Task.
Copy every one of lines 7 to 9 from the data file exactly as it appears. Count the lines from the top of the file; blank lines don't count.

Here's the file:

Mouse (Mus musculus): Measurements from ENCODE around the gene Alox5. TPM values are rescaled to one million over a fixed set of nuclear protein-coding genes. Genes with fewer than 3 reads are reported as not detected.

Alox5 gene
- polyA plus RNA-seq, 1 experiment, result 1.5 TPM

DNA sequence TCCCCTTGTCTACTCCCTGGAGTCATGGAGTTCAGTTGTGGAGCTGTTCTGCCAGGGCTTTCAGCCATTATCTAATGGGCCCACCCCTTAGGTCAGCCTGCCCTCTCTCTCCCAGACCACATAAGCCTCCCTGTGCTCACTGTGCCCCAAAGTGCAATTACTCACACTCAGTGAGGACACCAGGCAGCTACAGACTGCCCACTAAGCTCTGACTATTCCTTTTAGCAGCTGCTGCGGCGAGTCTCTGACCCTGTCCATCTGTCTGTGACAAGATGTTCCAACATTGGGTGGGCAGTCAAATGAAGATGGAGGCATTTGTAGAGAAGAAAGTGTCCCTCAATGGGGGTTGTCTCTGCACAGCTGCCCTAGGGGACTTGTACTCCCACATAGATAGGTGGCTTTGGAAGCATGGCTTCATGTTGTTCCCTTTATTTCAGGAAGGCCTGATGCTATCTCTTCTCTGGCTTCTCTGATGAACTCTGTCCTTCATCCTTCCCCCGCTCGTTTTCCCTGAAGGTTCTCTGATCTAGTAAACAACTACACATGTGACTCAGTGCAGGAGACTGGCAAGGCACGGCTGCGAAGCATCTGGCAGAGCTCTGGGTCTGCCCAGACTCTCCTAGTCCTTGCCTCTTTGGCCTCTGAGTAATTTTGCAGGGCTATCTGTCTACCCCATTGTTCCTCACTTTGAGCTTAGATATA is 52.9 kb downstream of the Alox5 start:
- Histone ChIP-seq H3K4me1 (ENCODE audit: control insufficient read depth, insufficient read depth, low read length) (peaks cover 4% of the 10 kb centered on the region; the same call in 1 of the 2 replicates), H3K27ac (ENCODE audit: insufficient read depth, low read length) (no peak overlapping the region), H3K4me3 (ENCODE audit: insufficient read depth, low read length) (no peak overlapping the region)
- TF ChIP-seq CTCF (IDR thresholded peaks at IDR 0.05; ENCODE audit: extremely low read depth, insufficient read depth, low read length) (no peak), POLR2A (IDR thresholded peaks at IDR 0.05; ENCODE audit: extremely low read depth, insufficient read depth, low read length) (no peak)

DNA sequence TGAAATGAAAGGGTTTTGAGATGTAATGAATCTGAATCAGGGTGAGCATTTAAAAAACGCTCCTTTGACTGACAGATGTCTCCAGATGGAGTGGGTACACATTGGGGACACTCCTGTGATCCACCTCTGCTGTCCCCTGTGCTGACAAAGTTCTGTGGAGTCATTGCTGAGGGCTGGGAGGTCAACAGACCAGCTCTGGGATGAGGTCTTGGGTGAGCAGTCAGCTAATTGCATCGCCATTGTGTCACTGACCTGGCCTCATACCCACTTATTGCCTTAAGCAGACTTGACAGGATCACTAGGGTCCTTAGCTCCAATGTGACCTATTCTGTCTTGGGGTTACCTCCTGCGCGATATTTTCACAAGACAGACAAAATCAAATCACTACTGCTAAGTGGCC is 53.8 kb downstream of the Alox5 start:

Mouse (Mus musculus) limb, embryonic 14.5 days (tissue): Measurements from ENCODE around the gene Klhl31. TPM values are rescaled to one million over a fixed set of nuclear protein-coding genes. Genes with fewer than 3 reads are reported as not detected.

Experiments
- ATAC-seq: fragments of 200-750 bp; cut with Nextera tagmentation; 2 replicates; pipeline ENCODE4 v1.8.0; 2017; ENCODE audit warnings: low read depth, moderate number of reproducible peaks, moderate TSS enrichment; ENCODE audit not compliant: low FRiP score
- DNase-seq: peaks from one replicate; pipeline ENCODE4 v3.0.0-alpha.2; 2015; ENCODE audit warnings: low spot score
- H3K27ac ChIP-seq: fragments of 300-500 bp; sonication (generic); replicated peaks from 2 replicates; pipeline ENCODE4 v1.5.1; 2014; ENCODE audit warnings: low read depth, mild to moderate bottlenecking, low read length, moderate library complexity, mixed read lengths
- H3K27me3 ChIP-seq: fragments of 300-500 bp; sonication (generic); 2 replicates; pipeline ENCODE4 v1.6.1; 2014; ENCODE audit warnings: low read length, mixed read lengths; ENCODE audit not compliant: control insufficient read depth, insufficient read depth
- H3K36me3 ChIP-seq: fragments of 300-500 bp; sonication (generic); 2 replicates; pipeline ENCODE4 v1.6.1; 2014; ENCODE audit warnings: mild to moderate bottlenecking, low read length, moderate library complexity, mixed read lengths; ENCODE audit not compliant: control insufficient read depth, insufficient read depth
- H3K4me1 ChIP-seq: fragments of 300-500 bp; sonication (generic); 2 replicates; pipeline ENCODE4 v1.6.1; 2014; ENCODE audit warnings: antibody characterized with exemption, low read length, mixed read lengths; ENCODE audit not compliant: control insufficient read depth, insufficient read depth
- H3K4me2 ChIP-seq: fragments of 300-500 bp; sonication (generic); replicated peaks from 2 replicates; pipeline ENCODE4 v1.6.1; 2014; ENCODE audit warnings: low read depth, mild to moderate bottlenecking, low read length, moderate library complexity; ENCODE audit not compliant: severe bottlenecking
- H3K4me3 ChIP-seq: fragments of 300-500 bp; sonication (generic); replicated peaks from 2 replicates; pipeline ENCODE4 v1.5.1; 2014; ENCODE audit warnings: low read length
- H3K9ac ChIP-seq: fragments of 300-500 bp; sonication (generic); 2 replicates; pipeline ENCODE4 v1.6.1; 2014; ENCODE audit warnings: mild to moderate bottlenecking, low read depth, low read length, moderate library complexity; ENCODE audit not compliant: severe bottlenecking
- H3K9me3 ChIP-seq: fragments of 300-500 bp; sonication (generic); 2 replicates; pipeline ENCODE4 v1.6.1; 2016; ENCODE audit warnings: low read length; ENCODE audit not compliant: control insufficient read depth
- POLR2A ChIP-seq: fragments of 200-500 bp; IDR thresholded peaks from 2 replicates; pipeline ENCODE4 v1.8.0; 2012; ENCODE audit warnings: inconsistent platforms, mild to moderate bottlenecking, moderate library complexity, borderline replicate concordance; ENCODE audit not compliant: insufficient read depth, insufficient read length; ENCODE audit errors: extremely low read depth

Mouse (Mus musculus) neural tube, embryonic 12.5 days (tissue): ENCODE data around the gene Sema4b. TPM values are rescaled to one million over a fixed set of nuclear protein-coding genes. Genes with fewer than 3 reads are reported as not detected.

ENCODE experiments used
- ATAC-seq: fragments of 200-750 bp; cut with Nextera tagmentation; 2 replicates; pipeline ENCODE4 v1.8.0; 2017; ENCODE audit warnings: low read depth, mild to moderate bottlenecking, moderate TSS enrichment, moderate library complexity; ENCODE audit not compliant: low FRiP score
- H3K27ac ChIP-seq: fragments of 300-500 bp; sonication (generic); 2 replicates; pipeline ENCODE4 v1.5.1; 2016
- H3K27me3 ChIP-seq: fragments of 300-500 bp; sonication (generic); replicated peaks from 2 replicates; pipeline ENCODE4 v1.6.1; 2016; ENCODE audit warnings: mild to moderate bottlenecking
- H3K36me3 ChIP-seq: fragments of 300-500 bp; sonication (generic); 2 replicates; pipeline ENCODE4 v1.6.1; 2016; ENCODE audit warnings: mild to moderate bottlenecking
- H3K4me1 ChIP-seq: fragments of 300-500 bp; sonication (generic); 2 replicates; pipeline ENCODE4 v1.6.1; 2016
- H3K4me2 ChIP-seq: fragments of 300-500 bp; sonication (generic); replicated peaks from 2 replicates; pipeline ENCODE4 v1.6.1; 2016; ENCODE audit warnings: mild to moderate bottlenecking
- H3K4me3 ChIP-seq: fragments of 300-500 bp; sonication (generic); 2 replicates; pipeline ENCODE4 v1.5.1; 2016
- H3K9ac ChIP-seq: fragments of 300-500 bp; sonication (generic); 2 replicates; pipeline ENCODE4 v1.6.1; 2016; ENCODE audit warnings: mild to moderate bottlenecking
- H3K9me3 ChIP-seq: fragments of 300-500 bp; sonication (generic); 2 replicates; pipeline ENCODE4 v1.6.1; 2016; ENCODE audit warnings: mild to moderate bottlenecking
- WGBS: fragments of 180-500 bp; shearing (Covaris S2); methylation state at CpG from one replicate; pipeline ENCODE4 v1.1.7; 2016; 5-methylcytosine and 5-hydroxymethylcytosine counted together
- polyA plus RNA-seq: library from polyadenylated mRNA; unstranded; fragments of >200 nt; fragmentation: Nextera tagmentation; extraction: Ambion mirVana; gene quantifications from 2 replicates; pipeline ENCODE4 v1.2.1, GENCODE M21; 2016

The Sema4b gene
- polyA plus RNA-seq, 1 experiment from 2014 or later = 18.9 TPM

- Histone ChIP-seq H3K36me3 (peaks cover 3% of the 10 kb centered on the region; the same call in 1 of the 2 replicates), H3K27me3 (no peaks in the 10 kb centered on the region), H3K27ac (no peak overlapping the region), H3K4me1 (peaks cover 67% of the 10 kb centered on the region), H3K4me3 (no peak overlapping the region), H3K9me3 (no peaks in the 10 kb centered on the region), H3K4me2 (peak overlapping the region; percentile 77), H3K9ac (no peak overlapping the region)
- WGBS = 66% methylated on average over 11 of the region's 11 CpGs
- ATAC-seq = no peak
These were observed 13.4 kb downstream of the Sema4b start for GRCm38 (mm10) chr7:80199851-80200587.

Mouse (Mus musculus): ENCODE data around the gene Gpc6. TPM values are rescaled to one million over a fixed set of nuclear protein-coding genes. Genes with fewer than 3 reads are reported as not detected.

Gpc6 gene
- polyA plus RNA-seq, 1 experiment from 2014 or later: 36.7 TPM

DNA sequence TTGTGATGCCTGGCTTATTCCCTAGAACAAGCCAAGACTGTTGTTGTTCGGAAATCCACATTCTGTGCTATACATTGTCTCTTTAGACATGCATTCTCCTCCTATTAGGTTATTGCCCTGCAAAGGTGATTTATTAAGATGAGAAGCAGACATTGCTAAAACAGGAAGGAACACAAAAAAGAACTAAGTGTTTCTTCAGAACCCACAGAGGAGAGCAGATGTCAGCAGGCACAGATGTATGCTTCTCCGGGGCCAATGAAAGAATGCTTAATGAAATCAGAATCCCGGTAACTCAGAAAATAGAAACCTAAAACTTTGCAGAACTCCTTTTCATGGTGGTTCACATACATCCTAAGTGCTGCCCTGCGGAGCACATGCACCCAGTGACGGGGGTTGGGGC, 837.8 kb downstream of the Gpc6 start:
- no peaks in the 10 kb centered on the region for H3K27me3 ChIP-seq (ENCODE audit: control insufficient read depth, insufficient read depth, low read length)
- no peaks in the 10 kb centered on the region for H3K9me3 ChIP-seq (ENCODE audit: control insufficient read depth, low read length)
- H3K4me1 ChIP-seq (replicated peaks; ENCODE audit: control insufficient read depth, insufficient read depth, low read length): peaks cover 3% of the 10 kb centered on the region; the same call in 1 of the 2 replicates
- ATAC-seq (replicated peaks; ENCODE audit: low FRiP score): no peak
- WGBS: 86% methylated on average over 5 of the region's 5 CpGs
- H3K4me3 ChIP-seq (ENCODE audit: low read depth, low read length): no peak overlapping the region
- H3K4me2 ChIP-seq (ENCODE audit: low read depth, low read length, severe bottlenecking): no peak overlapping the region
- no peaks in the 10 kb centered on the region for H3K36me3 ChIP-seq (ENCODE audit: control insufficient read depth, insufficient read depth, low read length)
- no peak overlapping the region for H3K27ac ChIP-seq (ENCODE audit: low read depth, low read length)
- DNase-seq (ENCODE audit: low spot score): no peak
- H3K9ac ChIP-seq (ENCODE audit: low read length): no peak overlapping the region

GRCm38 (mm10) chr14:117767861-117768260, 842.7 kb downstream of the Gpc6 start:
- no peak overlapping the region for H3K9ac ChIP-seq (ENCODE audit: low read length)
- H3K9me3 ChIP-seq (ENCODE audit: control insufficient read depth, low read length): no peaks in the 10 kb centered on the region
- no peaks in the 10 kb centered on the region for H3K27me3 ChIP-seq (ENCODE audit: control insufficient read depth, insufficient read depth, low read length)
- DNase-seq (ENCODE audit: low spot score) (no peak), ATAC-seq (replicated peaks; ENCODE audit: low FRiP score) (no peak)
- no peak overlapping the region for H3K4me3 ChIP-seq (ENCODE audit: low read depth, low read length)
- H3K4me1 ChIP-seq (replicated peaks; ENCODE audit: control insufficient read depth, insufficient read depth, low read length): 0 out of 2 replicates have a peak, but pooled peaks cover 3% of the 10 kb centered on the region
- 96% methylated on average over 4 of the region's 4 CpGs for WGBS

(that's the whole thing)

DNA sequence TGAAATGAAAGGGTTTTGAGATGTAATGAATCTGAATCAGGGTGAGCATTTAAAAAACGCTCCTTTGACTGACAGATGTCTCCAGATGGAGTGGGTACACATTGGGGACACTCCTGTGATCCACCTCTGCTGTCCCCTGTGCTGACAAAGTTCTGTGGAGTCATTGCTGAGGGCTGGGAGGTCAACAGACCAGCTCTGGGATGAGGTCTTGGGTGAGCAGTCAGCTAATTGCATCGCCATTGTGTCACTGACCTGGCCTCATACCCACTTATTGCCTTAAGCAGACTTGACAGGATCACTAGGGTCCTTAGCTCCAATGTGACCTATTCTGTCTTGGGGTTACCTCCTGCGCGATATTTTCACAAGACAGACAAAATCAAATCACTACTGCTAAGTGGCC is 53.8 kb downstream of the Alox5 start:

Mouse (Mus musculus) limb, embryonic 14.5 days (tissue): Measurements from ENCODE around the gene Klhl31. TPM values are rescaled to one million over a fixed set of nuclear protein-coding genes. Genes with fewer than 3 reads are reported as not detected.

Experiments